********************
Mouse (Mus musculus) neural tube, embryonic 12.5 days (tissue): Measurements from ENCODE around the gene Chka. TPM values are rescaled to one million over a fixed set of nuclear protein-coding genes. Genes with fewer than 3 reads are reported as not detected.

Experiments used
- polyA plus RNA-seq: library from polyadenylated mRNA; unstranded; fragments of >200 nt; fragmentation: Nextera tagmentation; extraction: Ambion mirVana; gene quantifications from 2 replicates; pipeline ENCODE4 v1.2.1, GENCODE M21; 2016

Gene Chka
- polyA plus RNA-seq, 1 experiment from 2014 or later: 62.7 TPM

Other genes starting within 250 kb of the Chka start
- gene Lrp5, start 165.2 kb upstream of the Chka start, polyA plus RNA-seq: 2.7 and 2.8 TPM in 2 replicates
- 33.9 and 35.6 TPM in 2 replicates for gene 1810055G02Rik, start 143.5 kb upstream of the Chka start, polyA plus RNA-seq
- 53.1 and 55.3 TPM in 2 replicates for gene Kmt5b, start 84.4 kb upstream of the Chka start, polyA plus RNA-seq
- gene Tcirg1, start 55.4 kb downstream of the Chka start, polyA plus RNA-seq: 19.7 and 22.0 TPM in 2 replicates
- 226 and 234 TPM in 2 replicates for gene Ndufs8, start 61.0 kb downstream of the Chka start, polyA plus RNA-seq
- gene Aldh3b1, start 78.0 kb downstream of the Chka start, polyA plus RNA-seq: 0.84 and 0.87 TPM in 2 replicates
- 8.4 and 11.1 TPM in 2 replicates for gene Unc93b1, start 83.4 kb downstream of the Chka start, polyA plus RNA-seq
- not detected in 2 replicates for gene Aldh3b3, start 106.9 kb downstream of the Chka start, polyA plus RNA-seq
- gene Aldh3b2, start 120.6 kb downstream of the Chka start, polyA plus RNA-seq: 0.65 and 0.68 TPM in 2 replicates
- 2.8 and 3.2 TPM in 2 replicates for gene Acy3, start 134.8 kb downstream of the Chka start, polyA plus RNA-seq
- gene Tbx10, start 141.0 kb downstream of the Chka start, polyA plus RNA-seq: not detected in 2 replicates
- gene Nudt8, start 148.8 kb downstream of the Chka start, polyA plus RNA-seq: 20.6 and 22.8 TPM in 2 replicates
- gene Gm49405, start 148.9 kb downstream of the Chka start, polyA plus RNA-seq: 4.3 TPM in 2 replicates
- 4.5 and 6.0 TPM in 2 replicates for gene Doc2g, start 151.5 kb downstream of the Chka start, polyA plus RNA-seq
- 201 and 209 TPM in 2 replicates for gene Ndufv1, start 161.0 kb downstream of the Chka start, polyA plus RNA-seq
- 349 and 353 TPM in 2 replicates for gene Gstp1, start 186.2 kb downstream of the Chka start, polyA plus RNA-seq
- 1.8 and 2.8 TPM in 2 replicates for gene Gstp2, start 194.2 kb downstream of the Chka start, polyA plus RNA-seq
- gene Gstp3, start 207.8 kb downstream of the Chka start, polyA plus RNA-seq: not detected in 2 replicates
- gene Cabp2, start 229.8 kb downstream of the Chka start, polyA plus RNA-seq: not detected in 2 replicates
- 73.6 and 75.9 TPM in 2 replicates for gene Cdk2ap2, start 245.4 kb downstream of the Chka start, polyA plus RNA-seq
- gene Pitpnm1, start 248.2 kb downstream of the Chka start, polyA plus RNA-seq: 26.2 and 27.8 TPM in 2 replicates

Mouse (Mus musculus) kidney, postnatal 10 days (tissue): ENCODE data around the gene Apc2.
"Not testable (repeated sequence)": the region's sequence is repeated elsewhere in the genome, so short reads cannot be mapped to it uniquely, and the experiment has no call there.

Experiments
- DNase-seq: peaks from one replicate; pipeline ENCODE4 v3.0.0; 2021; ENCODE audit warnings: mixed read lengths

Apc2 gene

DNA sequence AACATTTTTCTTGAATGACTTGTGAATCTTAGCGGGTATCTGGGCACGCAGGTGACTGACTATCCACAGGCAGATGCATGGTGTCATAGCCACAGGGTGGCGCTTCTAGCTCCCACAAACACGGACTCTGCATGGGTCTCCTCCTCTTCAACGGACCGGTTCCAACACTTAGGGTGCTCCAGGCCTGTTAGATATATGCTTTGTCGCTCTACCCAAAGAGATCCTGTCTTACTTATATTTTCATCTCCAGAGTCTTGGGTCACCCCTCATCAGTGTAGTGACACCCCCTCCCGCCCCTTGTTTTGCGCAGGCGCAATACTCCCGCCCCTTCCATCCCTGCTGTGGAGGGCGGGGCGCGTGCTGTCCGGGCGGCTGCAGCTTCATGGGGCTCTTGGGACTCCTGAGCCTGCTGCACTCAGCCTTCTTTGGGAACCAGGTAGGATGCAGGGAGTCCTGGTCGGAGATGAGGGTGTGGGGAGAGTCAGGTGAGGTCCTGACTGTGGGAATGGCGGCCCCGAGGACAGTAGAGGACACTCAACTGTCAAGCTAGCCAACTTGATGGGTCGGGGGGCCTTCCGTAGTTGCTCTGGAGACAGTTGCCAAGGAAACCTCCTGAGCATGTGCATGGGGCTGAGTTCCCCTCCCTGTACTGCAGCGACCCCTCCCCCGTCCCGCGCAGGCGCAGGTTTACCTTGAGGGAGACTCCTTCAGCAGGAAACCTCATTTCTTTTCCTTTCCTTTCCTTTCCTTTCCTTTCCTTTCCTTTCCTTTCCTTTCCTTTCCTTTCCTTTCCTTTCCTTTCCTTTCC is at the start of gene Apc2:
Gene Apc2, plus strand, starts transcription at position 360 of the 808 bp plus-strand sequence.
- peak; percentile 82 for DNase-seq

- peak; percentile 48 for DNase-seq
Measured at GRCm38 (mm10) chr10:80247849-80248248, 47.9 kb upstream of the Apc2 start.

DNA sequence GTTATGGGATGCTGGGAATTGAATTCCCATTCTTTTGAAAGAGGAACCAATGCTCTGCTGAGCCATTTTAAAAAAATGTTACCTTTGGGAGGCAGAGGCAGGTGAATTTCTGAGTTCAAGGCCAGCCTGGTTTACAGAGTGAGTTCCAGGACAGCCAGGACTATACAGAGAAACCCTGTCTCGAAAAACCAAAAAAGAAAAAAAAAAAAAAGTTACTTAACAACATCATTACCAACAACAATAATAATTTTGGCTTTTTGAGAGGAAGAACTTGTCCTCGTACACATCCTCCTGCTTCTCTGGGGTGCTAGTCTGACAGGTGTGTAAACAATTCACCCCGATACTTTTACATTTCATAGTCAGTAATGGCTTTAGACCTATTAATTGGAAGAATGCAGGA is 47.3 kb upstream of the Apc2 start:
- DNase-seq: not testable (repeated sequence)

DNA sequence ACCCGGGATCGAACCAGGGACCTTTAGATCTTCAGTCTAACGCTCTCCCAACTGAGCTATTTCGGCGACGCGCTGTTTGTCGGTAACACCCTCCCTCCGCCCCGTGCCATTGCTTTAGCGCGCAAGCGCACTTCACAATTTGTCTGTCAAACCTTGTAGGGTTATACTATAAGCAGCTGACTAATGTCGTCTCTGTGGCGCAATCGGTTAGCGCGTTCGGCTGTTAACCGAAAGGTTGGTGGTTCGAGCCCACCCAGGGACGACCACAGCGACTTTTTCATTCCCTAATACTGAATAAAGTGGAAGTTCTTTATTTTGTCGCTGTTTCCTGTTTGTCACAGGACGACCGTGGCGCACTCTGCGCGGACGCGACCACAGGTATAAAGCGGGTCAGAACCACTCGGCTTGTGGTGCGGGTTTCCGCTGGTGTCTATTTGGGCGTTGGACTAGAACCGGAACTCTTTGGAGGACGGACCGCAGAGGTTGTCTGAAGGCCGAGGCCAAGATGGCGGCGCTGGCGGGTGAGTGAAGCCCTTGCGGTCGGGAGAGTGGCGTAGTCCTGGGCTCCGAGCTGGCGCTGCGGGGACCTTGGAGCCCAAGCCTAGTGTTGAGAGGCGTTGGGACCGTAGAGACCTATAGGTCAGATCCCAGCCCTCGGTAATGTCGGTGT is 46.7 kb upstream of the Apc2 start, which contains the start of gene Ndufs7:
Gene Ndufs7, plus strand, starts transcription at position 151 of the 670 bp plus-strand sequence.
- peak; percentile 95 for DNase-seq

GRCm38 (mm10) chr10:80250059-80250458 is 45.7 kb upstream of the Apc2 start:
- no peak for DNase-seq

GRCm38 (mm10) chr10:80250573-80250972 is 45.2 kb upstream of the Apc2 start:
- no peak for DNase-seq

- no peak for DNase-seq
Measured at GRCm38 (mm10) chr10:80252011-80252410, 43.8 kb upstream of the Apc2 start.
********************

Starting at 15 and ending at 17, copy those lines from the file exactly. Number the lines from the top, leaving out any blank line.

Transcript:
- gene Aldh3b2, start 120.6 kb downstream of the Chka start, polyA plus RNA-seq: 0.65 and 0.68 TPM in 2 replicates
- 2.8 and 3.2 TPM in 2 replicates for gene Acy3, start 134.8 kb downstream of the Chka start, polyA plus RNA-seq
- gene Tbx10, start 141.0 kb downstream of the Chka start, polyA plus RNA-seq: not detected in 2 replicates